The children I teach are not very time-sensitive. I’ve tried timers. I’ve tried putting a clock on the wall. I’ve tried designing lessons around specific times. Nothing seems to work.
Then I was in TJ Maxx the week before school started, and I found an hourglass. It didn’t look large enough to be an hourglass, actually. It looked like it might be a half-hour glass. It was certainly too large to be a minute glass or even a 3-minute glass.
Lo and behold, it was a 20-minute glass. I timed it one afternoon before school started.
So now I keep track of time in the class using the glass. The fallen sand lets students know how much time has passed, the sand remaining lets them know how much time remains.
So we take 5 minutes at the start of class to get their assignment notebooks in order, and then I turn over the glass for some discussion time about Marcus Aurelius. When the glass is empty, we flip it once. The sand runs out almost exactly as the bell rings.
The kids are coming to class calm, and they seem to be engaged and involved. Their writing needs improvement, but they’re going to get readings in primary sources all term from the Roman Empire: letters and poetry and history and what passed for science and some geography, and some maps and art history and artifacts too.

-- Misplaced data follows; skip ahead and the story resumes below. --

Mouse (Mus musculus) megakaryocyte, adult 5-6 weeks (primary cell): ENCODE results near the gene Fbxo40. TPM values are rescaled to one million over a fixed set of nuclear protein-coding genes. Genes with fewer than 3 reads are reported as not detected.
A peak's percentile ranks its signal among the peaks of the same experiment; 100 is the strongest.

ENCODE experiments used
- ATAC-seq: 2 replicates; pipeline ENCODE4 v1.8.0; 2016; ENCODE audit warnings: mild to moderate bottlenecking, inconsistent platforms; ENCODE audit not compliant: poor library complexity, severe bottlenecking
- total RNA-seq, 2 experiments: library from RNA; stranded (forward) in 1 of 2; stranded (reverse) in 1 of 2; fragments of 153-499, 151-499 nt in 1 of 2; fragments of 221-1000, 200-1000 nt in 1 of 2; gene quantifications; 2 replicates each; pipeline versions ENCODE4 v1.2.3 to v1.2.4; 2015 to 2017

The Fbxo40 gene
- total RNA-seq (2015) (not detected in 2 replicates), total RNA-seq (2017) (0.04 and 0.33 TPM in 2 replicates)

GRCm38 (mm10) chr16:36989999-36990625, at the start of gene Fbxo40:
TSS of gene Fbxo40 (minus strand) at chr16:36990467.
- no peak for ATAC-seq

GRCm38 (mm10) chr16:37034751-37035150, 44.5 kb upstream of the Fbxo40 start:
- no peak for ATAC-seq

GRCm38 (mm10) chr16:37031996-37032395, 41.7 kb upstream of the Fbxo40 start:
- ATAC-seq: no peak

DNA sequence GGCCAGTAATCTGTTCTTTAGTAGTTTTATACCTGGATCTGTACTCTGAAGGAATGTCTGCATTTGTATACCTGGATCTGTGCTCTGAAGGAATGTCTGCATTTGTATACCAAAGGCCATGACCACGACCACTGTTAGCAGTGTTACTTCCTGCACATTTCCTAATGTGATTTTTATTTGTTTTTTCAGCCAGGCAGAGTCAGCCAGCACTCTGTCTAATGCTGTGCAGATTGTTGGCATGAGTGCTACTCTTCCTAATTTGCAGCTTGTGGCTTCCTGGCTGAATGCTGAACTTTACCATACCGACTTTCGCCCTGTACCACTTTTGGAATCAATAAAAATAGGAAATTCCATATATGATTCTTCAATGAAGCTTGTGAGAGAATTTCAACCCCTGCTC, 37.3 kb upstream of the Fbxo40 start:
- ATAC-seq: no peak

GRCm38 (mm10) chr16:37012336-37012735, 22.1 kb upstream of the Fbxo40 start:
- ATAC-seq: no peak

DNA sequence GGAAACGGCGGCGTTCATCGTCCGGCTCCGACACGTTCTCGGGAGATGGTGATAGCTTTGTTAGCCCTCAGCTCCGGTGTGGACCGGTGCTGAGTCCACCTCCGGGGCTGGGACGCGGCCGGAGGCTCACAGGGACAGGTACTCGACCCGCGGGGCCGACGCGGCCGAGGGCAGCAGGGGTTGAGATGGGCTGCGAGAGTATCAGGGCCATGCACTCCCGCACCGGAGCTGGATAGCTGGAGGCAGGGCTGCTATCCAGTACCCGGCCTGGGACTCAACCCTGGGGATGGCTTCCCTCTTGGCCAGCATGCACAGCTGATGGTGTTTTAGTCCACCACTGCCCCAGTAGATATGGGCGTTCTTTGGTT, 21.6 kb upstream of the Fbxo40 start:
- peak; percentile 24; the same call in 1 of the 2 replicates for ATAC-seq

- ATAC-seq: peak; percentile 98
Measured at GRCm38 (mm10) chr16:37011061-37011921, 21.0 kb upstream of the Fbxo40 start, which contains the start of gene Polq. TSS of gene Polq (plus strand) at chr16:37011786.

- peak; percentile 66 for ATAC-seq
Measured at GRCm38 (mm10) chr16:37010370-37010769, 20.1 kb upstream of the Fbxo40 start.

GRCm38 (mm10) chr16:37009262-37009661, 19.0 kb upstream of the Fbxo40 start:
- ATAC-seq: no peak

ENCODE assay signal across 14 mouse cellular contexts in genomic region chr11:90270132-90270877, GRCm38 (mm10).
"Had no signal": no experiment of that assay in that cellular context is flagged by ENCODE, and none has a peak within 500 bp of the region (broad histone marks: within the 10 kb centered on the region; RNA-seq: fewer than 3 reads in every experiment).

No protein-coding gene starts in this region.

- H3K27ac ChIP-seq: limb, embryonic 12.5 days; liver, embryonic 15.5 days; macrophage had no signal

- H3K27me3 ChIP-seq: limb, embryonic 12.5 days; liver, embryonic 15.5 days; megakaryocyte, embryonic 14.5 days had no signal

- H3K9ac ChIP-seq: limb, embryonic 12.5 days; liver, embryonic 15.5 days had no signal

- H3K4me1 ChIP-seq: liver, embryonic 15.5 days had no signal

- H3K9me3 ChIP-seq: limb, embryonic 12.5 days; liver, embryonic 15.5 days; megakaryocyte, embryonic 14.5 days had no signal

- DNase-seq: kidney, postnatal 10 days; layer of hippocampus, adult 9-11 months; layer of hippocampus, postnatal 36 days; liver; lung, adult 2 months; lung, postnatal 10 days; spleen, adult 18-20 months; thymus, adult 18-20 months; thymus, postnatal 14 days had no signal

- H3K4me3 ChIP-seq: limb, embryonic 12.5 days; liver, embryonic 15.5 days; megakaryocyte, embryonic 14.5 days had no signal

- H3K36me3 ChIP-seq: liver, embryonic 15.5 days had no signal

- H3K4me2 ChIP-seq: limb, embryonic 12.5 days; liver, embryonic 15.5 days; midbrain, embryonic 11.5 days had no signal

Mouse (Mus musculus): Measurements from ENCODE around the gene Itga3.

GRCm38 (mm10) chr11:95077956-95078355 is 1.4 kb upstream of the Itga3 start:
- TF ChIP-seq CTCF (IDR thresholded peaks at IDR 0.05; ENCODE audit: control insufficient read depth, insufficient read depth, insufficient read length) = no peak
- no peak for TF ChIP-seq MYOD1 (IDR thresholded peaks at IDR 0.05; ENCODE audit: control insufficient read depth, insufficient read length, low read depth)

And the hour glass is — I think — helping them understand what we’re doing.
Eventually, I want to divide the class from so that we spend time on two different things — at the turn of the 20-minute glass, we’ll work on something else besides discussion. But we’ll get there. We’ll get there.
I no longer feel rushed as a teacher, actually. I feel confident in the ability of the great writers of the past to provide students with a transformative experience, no matter how many or how few of them they read. And the fact that the school Tech department got my wiki and blog up and running this week, in spite of trying to register every computer in school at the same time, is a blessing. So I’ll be able to put our reading materials up on our school website at the same time.